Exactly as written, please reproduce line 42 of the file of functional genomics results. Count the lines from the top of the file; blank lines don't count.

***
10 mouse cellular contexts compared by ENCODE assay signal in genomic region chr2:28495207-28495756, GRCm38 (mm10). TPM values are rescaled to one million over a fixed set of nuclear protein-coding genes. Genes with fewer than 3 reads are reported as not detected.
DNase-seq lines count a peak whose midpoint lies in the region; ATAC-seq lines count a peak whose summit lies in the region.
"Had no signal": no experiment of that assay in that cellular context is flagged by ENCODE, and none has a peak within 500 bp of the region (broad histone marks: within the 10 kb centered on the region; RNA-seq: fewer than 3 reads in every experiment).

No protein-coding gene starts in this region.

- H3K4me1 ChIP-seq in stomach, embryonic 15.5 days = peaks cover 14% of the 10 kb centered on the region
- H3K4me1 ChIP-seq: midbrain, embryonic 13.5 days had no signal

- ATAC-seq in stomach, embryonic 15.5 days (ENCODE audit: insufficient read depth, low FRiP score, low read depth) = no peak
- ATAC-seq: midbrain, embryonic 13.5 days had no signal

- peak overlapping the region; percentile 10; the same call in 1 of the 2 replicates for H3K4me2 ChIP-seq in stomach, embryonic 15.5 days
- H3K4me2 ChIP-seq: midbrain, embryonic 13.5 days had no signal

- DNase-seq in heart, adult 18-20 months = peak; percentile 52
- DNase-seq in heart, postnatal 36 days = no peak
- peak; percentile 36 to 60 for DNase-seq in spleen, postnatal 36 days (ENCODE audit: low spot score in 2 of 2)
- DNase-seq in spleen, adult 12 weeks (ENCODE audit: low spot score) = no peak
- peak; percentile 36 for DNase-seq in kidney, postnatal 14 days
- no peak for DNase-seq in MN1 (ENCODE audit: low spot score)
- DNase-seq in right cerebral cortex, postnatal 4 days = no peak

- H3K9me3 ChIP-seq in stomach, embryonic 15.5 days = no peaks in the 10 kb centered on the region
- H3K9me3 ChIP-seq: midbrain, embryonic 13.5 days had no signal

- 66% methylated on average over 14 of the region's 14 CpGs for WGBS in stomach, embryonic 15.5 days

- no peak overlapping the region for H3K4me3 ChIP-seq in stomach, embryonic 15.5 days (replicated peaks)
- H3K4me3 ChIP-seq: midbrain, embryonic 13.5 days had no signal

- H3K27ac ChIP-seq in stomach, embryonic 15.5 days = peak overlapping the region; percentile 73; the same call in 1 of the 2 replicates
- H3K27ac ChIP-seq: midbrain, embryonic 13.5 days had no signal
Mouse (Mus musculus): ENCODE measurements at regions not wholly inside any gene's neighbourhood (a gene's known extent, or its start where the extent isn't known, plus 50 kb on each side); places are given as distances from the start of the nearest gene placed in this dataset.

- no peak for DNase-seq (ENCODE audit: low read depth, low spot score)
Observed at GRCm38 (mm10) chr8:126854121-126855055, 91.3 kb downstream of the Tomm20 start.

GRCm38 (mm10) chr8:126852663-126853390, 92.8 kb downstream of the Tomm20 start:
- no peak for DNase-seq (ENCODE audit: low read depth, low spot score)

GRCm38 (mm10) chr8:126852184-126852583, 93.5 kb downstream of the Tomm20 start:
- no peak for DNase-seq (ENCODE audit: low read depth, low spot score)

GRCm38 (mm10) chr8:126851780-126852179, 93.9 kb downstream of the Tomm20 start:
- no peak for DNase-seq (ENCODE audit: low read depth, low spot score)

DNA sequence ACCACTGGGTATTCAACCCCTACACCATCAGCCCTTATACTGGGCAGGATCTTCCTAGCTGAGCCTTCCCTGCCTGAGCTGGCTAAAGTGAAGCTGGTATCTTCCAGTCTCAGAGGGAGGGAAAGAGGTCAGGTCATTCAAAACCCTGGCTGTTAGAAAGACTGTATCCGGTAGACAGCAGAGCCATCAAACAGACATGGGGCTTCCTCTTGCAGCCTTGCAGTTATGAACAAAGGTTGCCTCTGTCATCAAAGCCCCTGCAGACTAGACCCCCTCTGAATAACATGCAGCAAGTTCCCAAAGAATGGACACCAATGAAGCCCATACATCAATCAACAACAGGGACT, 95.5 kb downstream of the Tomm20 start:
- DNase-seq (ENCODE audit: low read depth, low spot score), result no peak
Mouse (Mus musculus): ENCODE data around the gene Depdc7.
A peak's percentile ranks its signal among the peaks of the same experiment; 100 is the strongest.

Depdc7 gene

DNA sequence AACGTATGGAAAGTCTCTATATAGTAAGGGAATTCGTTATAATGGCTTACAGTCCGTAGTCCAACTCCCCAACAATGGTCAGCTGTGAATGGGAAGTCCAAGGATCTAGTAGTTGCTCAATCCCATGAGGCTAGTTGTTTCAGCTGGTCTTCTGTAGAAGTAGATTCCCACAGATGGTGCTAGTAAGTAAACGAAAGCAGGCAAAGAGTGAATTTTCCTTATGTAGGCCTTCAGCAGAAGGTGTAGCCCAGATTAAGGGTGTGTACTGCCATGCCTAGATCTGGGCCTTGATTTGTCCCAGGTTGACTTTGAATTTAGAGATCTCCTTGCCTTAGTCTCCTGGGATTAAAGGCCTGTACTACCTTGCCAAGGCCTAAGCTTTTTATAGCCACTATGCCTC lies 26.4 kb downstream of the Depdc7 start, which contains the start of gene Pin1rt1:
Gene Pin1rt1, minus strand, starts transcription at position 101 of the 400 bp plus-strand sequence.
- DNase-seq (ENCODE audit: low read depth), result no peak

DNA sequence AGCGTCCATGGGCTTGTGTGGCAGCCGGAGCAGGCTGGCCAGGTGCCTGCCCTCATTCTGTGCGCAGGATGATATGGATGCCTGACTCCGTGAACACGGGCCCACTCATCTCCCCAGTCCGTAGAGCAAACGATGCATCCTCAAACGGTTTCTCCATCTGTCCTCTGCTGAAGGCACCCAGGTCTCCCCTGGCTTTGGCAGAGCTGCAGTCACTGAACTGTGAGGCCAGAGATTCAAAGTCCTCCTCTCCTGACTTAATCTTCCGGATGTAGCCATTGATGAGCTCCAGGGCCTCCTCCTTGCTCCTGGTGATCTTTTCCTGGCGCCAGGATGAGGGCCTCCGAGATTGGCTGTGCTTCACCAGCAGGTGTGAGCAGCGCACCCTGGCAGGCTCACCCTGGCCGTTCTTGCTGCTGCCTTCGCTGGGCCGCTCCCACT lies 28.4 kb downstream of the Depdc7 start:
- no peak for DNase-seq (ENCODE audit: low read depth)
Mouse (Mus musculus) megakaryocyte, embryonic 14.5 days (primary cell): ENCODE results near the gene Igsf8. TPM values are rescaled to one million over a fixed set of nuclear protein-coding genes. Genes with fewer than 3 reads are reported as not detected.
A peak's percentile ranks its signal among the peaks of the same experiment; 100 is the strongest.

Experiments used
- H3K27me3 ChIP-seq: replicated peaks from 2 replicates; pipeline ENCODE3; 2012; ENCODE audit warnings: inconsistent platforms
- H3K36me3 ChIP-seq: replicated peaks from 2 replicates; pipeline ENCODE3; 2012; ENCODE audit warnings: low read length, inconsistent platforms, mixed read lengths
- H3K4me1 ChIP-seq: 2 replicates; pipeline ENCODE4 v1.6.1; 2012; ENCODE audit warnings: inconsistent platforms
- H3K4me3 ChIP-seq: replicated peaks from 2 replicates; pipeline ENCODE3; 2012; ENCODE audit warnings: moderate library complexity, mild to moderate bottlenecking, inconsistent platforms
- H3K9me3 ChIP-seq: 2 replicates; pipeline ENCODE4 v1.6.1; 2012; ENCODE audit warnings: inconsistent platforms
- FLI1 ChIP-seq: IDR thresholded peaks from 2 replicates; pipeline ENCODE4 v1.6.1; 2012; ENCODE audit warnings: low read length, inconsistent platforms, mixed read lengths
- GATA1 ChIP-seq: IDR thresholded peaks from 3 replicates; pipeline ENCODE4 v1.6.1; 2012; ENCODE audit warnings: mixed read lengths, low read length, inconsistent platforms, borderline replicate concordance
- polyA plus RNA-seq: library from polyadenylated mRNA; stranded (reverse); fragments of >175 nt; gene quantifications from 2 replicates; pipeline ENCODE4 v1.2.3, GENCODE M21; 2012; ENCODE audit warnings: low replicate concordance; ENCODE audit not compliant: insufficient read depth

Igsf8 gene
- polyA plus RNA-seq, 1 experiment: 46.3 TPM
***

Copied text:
DNA sequence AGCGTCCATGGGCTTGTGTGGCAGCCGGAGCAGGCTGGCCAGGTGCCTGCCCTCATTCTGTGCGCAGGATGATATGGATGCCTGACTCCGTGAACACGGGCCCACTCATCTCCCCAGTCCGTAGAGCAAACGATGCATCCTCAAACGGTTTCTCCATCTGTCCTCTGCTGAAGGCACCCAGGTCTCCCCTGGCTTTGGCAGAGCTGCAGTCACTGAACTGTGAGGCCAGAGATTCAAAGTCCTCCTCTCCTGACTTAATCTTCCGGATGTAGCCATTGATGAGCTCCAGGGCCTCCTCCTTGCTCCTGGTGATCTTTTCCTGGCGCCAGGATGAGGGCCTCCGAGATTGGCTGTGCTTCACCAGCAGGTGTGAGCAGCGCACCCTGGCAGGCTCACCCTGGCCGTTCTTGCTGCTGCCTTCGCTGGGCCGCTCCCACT lies 28.4 kb downstream of the Depdc7 start: